Dominic Tyer, Editorial Director, PMGroup and Chair

The Generation Now Round Table event will be featured in the November edition of PME, available online from 8th November 2016.

[i] http://www.wired.co.uk/article/wired-health-virtual-reality-surgery-shafi-ahmed

client-round-table

 

The story of Havas Lynx

30TH Birthday

This week officially marks the 30th year for Havas Lynx, so in the spirit of all things Lynx, we’re taking this opportunity to revisit the archives to see how we’ve gone from a team of two to become a powerful global healthcare communications agency with offices in Manchester, London and New York.

1986 – 1999

When we opened our doors as Creative Link, our aim was to work with clients who could bring about ‘positive social change’. Before three years were up, we’d won our first Pharmaceutical Marketing Award for our work with Rheumox, marking the beginning of our successful path in pharmaceuticals. The win was followed by a challenging pitch for Aricept, the first Alzheimer’s disease treatment. For patients and carers, this was the first glimpse of hope and the potential of a better outcome. Winning the pitch, we launched what became the world’s gold-standard treatment for Alzheimer’s disease.

During the ‘90s, we also worked for our home city, branding and launching Manchester Arena; acting as sole creative agency for Manchester’s 2002 Commonwealth Games bid and designing the book: ‘Manchester – A Celebration’, part of the 1996 Olympic bid.

Remaining committed to our city, when the IRA bomb struck in 1996; the British Government and Manchester City Council enlisted us (now named Creative Lynx) to create the briefing package for the rebuilding and re-planning of Manchester city centre. We launched the package worldwide and Manchester came back, alive and kicking.

2000 – 2008

Whilst the ‘80s and ‘90s were time to build our business and reputation, the ‘00s were definitely time to build the team. We recruited four future directors and gained one of our biggest and longest-term clients who would contribute to the new shape of the agency; at the forefront of pharma.

In 2008, we found our new home in Princess Street; our founder, Stuart Wilson, stood down after 22 years at the helm, and the Senior Leadership Team as you know it today, stepped up. The year after, we were appointed to the London 2012 Olympic design and artwork rosters, the only Northwest agency from 13,000 others.

2009 – 2016

The last seven years have been some of the most instrumental in Lynx’s development and in 2012, we merged with Havas Worldwide and opened up our first offices in New York and London; our new name, Havas Lynx.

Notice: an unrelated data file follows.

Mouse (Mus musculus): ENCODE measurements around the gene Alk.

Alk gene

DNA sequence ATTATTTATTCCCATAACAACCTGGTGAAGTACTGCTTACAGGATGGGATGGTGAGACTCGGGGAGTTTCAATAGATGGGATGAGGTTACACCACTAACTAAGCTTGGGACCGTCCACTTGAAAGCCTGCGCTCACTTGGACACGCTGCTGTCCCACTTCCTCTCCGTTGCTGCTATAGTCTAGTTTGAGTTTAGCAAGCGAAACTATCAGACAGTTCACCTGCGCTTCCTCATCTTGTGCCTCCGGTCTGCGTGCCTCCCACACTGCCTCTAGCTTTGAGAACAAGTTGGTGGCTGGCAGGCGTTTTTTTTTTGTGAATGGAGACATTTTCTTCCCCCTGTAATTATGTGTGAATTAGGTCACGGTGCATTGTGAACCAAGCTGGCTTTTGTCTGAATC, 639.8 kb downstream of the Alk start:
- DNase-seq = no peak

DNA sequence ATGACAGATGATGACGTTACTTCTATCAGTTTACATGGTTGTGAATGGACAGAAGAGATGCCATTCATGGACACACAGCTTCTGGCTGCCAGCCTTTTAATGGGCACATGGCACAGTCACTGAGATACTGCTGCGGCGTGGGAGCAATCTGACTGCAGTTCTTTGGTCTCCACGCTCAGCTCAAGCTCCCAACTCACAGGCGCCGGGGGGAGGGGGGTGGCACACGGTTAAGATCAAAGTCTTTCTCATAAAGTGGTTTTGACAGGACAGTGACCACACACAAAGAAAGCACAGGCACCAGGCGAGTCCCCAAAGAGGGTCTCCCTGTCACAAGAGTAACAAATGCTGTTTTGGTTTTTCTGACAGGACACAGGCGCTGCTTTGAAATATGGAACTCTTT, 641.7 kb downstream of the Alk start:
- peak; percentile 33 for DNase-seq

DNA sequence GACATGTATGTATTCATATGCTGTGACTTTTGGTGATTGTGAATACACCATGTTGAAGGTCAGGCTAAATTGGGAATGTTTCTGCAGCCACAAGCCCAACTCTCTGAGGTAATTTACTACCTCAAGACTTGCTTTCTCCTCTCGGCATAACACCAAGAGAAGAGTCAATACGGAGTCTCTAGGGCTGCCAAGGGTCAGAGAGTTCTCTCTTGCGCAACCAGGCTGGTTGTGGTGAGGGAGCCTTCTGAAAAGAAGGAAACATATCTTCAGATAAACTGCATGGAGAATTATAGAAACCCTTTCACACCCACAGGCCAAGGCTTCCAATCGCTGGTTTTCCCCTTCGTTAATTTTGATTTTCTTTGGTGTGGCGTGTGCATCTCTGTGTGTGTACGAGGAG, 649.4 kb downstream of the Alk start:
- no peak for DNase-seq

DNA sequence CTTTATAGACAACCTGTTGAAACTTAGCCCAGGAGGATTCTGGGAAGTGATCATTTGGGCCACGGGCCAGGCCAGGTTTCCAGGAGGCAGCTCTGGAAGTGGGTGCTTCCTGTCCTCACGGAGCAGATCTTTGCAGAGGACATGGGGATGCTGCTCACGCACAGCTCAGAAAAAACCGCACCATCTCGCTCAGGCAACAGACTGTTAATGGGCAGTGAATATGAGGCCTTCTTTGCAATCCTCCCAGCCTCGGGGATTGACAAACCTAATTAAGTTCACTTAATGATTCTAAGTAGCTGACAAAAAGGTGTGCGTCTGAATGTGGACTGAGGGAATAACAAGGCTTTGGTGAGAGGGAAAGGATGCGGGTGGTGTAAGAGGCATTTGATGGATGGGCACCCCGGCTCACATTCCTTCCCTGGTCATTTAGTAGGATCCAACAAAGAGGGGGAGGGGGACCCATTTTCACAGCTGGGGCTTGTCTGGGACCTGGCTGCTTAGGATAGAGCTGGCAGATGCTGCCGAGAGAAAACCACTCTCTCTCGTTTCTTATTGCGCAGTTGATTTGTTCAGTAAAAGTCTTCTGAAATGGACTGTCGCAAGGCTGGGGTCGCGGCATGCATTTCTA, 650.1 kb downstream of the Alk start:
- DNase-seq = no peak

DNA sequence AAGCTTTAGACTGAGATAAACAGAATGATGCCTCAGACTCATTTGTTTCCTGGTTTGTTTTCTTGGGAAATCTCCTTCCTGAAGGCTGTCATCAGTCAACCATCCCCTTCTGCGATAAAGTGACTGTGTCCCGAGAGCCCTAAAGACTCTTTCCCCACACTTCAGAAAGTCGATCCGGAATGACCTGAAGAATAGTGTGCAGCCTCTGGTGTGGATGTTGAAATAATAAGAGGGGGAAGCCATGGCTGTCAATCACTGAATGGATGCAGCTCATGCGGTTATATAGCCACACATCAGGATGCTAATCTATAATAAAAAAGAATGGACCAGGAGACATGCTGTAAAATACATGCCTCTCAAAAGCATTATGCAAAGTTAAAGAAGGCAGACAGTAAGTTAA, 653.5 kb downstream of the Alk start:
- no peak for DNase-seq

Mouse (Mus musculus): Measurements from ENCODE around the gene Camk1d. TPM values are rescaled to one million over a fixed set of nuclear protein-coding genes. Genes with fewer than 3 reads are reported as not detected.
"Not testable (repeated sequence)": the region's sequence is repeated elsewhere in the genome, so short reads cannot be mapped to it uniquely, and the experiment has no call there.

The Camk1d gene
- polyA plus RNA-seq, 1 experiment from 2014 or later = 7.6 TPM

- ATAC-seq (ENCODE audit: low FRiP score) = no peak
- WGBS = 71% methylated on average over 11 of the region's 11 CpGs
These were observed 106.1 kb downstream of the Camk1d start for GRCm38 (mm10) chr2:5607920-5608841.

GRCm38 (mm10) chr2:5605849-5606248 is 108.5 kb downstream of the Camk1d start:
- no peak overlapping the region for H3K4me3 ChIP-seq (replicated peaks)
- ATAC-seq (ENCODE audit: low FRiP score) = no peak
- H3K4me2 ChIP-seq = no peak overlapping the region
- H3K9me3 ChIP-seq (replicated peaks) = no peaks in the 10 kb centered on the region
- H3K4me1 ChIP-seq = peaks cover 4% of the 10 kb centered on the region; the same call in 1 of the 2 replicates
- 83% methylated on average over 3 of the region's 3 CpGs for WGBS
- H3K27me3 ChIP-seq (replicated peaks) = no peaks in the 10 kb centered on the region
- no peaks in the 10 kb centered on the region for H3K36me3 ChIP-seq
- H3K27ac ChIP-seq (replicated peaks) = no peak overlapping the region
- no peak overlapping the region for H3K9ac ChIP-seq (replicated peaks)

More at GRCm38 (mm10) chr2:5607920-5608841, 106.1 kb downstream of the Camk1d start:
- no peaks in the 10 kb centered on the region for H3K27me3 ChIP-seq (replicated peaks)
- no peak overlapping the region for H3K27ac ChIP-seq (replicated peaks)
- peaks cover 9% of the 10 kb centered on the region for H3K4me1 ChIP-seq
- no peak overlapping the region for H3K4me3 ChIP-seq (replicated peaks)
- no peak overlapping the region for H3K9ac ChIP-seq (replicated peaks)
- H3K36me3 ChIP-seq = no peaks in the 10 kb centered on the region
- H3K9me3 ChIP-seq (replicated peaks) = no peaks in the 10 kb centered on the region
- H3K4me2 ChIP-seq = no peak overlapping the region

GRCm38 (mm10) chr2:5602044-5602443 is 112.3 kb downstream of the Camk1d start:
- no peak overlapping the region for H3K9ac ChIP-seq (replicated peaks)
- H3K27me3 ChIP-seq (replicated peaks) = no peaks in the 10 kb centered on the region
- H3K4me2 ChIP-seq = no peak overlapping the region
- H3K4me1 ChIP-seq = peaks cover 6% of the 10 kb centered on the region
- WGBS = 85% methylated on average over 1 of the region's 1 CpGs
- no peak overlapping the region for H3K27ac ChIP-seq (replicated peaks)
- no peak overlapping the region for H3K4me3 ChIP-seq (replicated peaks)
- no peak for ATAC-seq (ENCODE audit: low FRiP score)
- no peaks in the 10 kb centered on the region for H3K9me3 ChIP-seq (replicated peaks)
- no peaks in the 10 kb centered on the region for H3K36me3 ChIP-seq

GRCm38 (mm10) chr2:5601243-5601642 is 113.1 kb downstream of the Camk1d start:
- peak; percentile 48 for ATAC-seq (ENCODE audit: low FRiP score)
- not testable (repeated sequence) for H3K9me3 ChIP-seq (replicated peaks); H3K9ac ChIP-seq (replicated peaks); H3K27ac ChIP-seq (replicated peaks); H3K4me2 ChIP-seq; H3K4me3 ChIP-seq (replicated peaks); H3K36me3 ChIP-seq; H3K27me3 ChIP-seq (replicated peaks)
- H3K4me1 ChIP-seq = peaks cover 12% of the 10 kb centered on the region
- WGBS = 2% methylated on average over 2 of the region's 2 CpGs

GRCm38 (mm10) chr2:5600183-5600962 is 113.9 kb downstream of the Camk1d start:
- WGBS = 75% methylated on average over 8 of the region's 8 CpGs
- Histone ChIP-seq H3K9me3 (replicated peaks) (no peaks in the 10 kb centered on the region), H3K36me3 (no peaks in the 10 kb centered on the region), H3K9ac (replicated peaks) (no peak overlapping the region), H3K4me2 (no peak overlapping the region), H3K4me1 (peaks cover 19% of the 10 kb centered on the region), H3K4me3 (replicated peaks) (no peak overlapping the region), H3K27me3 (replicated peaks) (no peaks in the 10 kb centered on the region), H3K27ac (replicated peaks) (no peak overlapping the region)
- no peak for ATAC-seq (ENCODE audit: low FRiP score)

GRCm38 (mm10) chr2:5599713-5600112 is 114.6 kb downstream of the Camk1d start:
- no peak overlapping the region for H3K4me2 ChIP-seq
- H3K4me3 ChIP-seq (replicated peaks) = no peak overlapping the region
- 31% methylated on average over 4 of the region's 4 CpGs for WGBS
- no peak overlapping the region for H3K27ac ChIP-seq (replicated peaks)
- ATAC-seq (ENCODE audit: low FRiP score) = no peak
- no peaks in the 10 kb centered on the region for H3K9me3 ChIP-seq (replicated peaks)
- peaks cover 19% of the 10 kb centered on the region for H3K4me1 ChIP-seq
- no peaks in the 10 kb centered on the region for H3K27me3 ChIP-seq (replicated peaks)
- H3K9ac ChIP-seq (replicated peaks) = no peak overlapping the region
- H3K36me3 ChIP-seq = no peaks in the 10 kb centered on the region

Externally, our work has had a profound impact on patients, healthcare professionals and the wider industry. Highlights include, our award winning work for JHI which has been clinically proven to reduce hospital referral by 58%. Our EGFR disease awareness campaign, which shaped national guidelines, and ensured patients received the correct medication at the correct time. And a series of industry firsts, from our pioneering CLM iPad eDetail Aid in China, to our breakthrough work in social media, and our globally recognised smart phone apps.

Internally, our focus has remained on building and retaining our culture #LYNXLife. As we continue to grow, it is our people that are key to our success. We significantly invest in our team to ensure they are equipped with all the tools they need to deliver exceptional scientific, strategic, creative, and innovative campaigns that truly make a difference. In 2014, we launched the unparalleled #LXAcademy, an internal training programme, to share knowledge, provide inspiration and develop our next generation of talented leaders. We also transferred our motto of #helpfulchange outside of healthcare by supporting the charity Born To Thrive. Rising over £30,000 for the charity and helping to send 43 children to school, and build three new classrooms to enable the children to finish their primary education.

All of this activity has seen us win many awards (totalling 72 so far) including one of our greatest accolades yet, Havas Agency of the Year and most recently PMGroup Communiqué Communications Consultancy of the Year.

 

#ChangeForGood